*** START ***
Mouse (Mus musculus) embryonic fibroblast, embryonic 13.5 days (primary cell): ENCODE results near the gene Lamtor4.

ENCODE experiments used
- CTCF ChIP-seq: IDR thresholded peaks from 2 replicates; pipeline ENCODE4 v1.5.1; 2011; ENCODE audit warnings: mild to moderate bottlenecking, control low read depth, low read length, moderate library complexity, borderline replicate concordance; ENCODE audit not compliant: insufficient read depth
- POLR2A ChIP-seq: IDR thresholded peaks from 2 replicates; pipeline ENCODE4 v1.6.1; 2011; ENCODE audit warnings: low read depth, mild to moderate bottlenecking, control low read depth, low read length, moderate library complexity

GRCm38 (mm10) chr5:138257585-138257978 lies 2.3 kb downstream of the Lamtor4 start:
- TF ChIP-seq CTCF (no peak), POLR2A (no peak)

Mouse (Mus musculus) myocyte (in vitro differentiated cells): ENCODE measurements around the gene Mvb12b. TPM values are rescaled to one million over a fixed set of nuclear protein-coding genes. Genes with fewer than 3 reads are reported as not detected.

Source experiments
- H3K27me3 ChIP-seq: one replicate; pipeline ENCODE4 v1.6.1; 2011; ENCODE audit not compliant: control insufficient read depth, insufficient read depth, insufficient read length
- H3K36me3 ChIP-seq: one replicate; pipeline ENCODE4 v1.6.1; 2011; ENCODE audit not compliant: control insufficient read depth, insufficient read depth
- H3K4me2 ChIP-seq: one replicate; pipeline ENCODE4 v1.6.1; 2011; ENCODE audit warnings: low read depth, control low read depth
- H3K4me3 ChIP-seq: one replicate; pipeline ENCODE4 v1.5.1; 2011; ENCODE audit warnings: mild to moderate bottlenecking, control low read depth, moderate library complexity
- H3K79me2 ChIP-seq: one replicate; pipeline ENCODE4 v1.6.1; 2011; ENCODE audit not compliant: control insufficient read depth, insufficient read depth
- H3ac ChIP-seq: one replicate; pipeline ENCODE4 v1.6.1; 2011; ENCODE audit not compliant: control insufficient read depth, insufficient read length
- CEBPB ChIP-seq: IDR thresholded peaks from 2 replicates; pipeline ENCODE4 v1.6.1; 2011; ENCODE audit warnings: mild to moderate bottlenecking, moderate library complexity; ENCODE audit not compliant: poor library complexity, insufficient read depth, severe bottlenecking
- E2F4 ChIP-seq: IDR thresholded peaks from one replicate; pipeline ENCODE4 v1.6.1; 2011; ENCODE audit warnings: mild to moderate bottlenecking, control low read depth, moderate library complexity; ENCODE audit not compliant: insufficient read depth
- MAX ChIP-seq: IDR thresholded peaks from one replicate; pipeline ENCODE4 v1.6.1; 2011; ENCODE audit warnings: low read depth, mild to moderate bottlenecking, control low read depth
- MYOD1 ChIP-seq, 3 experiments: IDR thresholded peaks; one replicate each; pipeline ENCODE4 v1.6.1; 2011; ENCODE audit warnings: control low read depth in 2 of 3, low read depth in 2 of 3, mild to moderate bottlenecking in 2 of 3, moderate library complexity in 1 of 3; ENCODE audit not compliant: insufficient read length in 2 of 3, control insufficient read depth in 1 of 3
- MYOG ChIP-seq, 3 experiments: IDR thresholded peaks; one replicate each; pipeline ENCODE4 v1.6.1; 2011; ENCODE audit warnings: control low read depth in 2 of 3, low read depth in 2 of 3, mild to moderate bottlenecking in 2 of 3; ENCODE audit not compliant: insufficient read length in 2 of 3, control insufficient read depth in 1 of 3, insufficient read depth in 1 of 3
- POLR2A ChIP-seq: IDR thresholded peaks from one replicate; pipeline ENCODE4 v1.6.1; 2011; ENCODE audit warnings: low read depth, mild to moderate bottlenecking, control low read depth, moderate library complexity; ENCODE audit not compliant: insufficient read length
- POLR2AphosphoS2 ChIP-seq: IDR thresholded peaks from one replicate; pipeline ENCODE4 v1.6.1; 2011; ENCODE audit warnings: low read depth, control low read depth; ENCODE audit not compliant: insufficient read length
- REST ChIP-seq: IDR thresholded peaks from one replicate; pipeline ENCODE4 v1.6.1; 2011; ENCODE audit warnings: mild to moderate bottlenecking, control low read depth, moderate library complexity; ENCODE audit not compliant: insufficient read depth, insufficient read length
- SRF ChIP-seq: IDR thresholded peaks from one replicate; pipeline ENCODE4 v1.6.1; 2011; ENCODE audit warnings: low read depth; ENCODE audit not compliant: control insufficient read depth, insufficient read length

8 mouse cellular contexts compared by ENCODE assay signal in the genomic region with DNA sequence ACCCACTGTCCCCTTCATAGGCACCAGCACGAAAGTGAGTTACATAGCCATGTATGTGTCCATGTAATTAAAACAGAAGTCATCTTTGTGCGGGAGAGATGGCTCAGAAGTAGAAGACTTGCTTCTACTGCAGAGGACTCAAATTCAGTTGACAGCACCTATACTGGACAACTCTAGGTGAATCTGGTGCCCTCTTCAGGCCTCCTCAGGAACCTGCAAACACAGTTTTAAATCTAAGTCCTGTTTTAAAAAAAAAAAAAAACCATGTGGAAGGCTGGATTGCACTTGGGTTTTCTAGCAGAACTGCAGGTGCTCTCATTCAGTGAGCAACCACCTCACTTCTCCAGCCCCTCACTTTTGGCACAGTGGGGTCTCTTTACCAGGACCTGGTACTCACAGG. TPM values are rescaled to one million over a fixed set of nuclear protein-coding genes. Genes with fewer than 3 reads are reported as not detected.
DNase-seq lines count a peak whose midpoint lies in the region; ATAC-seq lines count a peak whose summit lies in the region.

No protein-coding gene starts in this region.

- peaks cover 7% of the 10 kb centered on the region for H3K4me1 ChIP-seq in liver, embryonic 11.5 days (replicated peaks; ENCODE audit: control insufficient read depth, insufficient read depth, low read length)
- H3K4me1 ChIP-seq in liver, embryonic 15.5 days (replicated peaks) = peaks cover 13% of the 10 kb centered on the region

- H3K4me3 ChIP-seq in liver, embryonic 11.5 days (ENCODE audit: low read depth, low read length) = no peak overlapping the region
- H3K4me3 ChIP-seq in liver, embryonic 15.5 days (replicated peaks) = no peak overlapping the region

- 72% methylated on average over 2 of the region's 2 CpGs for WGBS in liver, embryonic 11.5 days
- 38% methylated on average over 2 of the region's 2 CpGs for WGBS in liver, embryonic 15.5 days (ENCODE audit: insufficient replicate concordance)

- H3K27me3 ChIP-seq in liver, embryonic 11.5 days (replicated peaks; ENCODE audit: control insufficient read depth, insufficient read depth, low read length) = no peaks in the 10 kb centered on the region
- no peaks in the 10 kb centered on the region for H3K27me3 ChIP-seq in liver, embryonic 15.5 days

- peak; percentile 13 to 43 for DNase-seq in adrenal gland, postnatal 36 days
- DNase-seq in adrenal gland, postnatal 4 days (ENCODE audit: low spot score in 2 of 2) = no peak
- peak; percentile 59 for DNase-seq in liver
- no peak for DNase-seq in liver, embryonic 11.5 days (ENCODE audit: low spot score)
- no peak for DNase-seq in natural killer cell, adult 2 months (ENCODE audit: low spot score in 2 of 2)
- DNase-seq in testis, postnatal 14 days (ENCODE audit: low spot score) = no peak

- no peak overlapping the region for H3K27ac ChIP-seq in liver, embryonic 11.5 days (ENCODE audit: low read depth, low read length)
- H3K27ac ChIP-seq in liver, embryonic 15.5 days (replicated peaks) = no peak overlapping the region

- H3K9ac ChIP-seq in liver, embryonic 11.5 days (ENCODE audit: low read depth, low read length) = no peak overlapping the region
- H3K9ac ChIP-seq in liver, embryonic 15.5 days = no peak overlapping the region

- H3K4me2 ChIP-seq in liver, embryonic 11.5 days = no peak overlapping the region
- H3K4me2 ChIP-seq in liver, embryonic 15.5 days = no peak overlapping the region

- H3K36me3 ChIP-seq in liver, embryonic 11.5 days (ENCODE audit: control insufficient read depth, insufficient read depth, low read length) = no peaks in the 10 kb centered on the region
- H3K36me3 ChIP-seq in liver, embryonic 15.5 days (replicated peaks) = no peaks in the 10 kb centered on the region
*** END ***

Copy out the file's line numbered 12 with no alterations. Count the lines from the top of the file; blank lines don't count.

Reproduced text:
- H3K4me3 ChIP-seq: one replicate; pipeline ENCODE4 v1.5.1; 2011; ENCODE audit warnings: mild to moderate bottlenecking, control low read depth, moderate library complexity